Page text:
Outraged by the chief inspector

1st March 1996 at 00:00
Once again Chris Woodhead lambasts poor teachers, saying that those without the proper commitment should get out.

How long can this constant battle of half truths continue? How can it be that no one in these lofty positions of power can actually see what is happening on the ground in every school in this country?

This job is harder now than it ever was because teachers are being forced to teach what they don't believe in. Pupils appear at secondary level with a range of high-flown projects, unable to write, read or listen attentively.

The national curriculum was forced on to the workforce, and now we are all reaping the consequences. In addition, reductions in spending mean we are teaching larger classes with less support.

Why are so many junior and primary teachers retiring early from stress-related illness? Why is there a rush of secondary teachers to take advantage of early retirement once the "magic" age of 50 is reached?

These are just the teachers you need to provide stability and expertise, and they are constantly lost in a battle to balance the books.

I have taught English in a range of secondary schools for 28 years. I have never known such a sense of outrage, at what is happening in schools today. Even 10 years ago, one felt that each school could use its own flexibility in the curriculum to provide for the wide range of pupils in its charge. Why is it now that there are more exclusions of disaffected pupils for whom the schools offer nothing but examination courses at GCSE?

Who is listening out there? I knew Chris Woodhead as a gifted, coherent and progressive English adviser. How does 10 years, and a multi-magnified salary make him suddenly the critic of the basic mainstream of thought and activity in most of the schools in the country? Can we all be wrong?

Ten years ago, my mixed-ability Year 7 class had four or five poor readers, to whom I could direct attention at regular interval. Now more than half of a class of 30 have low reading ages and an inability to write in sentences.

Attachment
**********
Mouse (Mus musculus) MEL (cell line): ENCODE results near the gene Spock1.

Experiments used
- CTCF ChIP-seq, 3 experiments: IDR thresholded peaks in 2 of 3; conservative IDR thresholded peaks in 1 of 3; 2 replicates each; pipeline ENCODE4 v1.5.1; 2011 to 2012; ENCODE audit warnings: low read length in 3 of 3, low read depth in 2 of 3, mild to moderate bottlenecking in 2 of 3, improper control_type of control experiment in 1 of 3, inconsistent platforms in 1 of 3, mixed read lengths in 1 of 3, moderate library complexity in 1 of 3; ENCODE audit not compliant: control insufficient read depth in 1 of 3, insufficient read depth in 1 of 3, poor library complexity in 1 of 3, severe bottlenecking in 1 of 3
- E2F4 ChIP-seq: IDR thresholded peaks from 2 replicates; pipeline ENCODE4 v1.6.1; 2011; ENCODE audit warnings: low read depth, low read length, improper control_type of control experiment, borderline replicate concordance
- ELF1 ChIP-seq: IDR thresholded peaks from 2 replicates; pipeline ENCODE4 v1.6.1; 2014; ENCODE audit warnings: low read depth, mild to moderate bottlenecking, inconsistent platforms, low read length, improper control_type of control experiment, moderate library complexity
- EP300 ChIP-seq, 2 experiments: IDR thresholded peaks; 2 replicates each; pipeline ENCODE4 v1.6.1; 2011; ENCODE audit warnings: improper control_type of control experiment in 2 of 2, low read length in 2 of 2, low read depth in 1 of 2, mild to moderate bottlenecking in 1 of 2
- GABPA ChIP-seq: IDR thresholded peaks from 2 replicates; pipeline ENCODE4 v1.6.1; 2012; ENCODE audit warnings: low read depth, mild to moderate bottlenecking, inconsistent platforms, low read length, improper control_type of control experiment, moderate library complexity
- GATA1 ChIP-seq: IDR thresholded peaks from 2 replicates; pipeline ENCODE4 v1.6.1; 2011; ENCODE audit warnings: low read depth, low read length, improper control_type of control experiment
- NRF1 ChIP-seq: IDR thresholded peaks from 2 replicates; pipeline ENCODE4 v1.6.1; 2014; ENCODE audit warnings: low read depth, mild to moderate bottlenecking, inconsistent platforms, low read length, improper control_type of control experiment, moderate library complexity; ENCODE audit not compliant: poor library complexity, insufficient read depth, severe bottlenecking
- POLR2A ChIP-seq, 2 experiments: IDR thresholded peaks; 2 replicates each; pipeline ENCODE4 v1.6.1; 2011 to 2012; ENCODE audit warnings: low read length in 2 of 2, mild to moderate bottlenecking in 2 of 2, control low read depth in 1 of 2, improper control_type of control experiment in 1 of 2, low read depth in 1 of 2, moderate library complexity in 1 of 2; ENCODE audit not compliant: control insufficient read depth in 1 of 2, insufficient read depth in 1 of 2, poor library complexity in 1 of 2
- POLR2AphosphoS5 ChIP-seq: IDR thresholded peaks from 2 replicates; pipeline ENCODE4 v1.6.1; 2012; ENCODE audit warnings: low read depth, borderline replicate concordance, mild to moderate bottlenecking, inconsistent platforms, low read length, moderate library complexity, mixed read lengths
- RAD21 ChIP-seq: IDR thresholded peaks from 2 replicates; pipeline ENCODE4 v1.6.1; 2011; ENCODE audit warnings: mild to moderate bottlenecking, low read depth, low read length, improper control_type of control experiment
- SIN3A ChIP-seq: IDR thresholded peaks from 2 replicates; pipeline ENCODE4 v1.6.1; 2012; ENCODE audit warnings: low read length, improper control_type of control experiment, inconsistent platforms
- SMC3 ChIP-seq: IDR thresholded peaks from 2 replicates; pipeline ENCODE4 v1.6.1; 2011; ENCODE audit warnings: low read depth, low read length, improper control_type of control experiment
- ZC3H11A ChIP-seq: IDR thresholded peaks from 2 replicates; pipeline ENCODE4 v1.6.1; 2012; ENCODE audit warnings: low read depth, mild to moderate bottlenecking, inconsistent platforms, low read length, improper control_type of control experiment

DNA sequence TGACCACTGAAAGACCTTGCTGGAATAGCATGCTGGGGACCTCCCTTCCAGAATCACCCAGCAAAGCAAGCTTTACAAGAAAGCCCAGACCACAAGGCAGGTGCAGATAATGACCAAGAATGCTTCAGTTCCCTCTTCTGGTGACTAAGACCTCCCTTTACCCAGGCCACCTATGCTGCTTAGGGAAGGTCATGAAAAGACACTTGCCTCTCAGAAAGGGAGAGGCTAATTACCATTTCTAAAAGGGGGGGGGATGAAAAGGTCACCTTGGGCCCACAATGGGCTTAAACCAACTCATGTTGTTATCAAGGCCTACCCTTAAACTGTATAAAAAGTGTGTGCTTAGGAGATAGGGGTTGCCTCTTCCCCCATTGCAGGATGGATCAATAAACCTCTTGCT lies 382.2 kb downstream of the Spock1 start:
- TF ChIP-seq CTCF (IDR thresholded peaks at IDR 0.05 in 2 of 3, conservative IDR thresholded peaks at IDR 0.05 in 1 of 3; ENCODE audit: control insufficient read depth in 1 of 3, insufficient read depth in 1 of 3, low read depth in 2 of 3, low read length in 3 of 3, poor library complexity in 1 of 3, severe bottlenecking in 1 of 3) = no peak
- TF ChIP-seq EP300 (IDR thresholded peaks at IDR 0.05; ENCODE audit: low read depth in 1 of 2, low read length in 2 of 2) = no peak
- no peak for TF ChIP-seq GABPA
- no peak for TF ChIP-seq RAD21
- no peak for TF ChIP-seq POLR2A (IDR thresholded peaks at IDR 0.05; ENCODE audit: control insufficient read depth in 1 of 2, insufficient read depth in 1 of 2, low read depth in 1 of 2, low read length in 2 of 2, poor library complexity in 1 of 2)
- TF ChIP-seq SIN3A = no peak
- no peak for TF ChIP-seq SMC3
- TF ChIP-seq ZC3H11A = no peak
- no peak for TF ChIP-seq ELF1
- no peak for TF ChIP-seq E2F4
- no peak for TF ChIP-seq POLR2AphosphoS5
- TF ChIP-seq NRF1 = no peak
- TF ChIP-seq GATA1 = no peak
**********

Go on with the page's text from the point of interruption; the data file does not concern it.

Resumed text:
Baker, Clarke, Patten, all blustered through their reforms and disappeared into the well-heeled lobbies of politics. Only now, years later, do the result of their short-term thinking and "sound-bite" philosophy come to light.

League tables of exam results at GCSE and key stage 3 and 2 only serve to illustrate the inequalities of the system. Anyone with half a brain could have seen that years ago, but we were fed this nonsense that testing would provide "rigour" and improve standards.

Testing in itself does nothing of the sort, it is a mechanism to teach what our "guardians" think we should teach. Ask any teacher of English what they think of the suggested reading lists for key stage 3, and they'd suggest it was written by a group of reactionaries trying to remember what they had to suffer when they were at school 30 years ago.

Yet it still goes on, and every week teachers bow under yet another attack on their collective self esteem. "Teach morality", "Teach sport", "Return to basics", "More of the didactic less of the trendy" . . . the list goes on.

The experienced teacher selects from a range of activities and models to try to complete the desperately difficult job of enlisting the interest and co-operation of large classes of "street-wise" "video-tuned" "seen-it-all-twice" pupils, who are as critically alert as any Office for Standards in Education inspector.

Finally, I am told that large class sizes make no real difference. Ask anybody who has ever stood in front of any class - ask the caretaker - and this is what the public actually believe of us in the state school system?

It's a joke. Ted Wragg is the only one who sees it. Teachers, stand up for your rights and your self-respect. Write in, please, in your thousands and thousands. Tell them how it is. They don't believe me.

G HEYS Head of English in a Midlands comprehensive 7 Laburnam Drive Madeley,Telford

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